Abangis also how a wife addresses her husband; a lady, her lover.

            My two years at Malay College in Kuala Kangsar for my Sixth Form excepted, I left Malaysia straight from my village. My time away also coincided with tremendous changes in the country. I missed all that. Thus when I returned I still had my old Malay village persona, in particular the distinctive Negri Sembilan loghat(dialect). Meanwhile in the villages, that was fast receding together with the rapid development of the country.

            Thus when I visited my old village and began speaking in the old dialect, the villagers took a double look. The incongruity of a modern young man who had travelled the world for years yet still retained the archaic village lingo! Meanwhile those who had spent only a few weeks in KL and on returning back to the village pretended to have forgotten their loghat,. That would be akin to a Southerner who had spent a summer in Boston and on returning had forgotten his Southern drawl, or pretended to!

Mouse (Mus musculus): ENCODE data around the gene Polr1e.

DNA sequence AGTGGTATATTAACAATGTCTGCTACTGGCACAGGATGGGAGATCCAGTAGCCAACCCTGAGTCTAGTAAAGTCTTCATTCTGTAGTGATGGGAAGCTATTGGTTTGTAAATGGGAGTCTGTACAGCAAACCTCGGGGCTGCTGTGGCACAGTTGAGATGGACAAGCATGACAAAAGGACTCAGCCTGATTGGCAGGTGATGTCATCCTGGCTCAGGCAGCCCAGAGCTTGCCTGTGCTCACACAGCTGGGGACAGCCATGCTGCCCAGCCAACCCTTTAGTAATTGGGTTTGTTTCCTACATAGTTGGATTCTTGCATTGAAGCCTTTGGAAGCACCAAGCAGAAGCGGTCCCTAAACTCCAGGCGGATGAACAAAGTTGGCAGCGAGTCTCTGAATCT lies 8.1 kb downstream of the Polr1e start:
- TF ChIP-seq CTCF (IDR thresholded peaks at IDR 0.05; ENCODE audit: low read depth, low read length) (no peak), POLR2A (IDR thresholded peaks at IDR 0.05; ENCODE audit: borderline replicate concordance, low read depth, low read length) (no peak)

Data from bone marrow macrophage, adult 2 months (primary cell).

I had been away for well over a decade and during the most transformative period of my life. I was very aware that I could have forgotten some of the old village niceties and courtesies. Conscious of that, I had my brother Sharif and his wife Zainab accompany my wife and I whenever we visited the village to make sure that we, especially me, did not create any social and cultural faux pas.